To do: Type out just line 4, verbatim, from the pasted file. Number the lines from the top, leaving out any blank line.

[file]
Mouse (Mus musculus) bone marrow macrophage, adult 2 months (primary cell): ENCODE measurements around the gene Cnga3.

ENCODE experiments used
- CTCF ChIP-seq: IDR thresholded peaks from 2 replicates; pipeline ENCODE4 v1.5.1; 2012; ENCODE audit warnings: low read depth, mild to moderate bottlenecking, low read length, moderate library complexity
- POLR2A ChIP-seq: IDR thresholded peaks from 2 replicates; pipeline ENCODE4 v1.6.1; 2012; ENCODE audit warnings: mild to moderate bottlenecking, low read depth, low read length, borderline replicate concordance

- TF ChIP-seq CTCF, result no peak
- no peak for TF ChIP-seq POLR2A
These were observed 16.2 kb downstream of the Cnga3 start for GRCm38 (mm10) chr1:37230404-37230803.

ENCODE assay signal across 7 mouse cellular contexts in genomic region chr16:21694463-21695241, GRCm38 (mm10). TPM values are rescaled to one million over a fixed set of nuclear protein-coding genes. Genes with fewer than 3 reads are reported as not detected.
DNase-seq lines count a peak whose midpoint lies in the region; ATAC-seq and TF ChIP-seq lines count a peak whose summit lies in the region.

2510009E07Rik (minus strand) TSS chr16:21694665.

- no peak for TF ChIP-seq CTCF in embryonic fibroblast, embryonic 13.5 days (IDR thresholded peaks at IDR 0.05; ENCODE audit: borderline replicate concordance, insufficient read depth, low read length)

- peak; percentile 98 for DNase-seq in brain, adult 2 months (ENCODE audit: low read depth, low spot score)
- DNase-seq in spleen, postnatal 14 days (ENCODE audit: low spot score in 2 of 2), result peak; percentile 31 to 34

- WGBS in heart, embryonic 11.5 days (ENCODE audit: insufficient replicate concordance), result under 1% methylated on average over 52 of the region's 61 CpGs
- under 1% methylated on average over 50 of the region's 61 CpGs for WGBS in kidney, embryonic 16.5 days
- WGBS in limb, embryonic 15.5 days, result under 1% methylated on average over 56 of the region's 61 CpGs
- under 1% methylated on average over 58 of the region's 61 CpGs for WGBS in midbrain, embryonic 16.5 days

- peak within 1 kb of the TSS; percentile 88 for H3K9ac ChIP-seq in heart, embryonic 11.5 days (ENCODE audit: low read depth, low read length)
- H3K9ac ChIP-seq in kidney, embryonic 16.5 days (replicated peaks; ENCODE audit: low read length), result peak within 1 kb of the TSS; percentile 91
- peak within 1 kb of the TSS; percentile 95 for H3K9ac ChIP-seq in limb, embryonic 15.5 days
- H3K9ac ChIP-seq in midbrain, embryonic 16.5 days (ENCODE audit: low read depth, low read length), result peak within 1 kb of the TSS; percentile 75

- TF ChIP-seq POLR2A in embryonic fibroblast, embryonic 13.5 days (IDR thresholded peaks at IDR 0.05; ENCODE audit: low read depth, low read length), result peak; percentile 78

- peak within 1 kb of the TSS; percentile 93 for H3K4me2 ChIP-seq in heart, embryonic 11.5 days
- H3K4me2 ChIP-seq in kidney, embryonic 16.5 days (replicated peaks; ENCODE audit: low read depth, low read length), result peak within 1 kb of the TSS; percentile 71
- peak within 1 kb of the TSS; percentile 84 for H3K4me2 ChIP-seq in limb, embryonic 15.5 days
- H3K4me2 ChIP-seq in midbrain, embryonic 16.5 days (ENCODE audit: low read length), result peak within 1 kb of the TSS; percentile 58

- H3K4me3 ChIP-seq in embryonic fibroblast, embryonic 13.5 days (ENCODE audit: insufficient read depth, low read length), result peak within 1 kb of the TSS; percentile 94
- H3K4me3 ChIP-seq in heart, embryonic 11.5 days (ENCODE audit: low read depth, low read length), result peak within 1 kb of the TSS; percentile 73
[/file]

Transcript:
- POLR2A ChIP-seq: IDR thresholded peaks from 2 replicates; pipeline ENCODE4 v1.6.1; 2012; ENCODE audit warnings: mild to moderate bottlenecking, low read depth, low read length, borderline replicate concordance